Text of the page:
How to Create a Voluntary Lien for a Home Property

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A mortgage creates a voluntary lien on a property.
A mortgage creates a voluntary lien on a property. (Image: Digital Vision./Digital Vision/Getty Images)

A voluntary lien is created when a borrower pledges a property as collateral for a loan. A lien is recorded and gives the creditor the ability to initiate a foreclosure if the borrower fails to make the loan payments. However, on the plus side, the borrower receives the necessary funds to purchase a property. Other types of liens are involuntary and are recorded on the property without the permission of the owner.

Finance a mortgage loan. A lien is recorded proof that a creditor has a security interest in the property. A buyer can't receive a clear, marketable title to the property unless the liens are paid off prior to the purchase. Voluntary liens are placed on the property when either a lender or a seller providing financing records a mortgage or deed of trust on the property. Involuntary liens arise from judgments and unpaid items such as taxes, special assessments or homeowners' association fees.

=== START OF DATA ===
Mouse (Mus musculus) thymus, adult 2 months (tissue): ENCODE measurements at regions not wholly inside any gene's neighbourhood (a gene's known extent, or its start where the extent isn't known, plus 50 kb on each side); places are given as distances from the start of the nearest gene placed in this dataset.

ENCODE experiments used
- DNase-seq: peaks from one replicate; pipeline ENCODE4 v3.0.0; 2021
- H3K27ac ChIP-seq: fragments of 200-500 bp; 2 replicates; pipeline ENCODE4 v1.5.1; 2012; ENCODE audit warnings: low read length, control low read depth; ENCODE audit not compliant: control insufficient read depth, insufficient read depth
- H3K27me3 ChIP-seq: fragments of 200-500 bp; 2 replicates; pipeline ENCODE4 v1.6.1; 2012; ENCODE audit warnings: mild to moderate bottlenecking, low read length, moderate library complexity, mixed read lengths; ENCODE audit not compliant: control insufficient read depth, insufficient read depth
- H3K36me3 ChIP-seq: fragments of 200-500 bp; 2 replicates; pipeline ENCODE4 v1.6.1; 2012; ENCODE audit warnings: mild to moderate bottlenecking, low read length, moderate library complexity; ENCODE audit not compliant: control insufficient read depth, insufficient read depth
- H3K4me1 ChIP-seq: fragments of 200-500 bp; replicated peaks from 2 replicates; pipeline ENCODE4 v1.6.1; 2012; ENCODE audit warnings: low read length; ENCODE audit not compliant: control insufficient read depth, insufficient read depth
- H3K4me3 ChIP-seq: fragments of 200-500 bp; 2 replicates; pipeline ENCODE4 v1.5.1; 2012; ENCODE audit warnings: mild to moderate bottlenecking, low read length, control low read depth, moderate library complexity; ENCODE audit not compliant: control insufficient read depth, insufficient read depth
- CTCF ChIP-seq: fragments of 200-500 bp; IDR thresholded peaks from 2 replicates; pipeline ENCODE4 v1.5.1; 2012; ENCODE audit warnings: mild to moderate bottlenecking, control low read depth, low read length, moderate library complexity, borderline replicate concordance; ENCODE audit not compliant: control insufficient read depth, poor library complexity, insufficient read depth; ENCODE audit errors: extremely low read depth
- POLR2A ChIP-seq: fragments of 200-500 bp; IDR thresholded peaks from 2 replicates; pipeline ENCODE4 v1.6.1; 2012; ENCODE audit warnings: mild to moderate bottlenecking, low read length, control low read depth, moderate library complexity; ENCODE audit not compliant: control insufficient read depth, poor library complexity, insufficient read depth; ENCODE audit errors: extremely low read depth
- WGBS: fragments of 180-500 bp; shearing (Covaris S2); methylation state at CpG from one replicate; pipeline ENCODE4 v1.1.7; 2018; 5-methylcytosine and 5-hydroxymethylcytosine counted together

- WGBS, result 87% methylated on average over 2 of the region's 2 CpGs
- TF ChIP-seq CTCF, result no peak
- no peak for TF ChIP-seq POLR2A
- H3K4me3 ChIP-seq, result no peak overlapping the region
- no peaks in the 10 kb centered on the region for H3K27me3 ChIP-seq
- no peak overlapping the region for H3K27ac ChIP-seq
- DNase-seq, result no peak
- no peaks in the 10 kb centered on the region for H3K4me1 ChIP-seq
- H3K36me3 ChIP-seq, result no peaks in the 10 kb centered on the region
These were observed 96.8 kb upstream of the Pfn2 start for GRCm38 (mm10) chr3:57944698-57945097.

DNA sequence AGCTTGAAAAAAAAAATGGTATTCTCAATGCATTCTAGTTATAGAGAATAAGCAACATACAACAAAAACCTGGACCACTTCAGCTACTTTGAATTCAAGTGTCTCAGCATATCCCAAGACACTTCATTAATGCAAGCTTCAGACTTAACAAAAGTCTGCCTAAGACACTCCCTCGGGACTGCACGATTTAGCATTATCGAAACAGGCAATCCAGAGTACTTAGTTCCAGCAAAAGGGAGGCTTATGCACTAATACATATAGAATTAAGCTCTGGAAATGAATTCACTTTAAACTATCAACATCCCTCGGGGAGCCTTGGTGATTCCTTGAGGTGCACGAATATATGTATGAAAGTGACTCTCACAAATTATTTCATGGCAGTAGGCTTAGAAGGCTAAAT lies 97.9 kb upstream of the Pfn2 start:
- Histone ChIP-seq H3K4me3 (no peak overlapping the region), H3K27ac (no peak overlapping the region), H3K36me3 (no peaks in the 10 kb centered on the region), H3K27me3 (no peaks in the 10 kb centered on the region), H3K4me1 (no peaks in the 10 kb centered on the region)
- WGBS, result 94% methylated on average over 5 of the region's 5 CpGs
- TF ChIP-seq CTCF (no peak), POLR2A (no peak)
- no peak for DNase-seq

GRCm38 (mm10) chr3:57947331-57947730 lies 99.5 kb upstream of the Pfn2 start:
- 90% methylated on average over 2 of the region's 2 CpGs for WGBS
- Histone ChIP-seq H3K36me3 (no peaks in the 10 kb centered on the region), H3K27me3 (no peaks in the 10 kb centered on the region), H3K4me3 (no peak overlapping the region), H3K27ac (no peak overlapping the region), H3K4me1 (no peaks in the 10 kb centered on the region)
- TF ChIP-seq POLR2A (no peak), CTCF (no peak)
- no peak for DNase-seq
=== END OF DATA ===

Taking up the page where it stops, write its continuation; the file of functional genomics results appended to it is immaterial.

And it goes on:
Contact a title company or real estate attorney. The closing agent will work with the buyer to obtain a copy of the sales contract and contact information for the lender. The title company will then communicate with the lender and coordinate the preparation of the settlement statement so that it's prepared in time for the closing and funding of the property.

Close the loan. Once all the paperwork is signed, the closing agent goes to the courthouse in the county where the property is located and pays any real estate transfer fees. If the seller provided all or part of the financing, a vendor's lien is recorded; otherwise it's either a mortgage lien or a deed of trust lien, depending on what state the property is in. The lien will be released when the loan is paid off. At that time either a satisfaction of mortgage is recorded or a deed of reconveyance is recorded to release a deed of trust lien.

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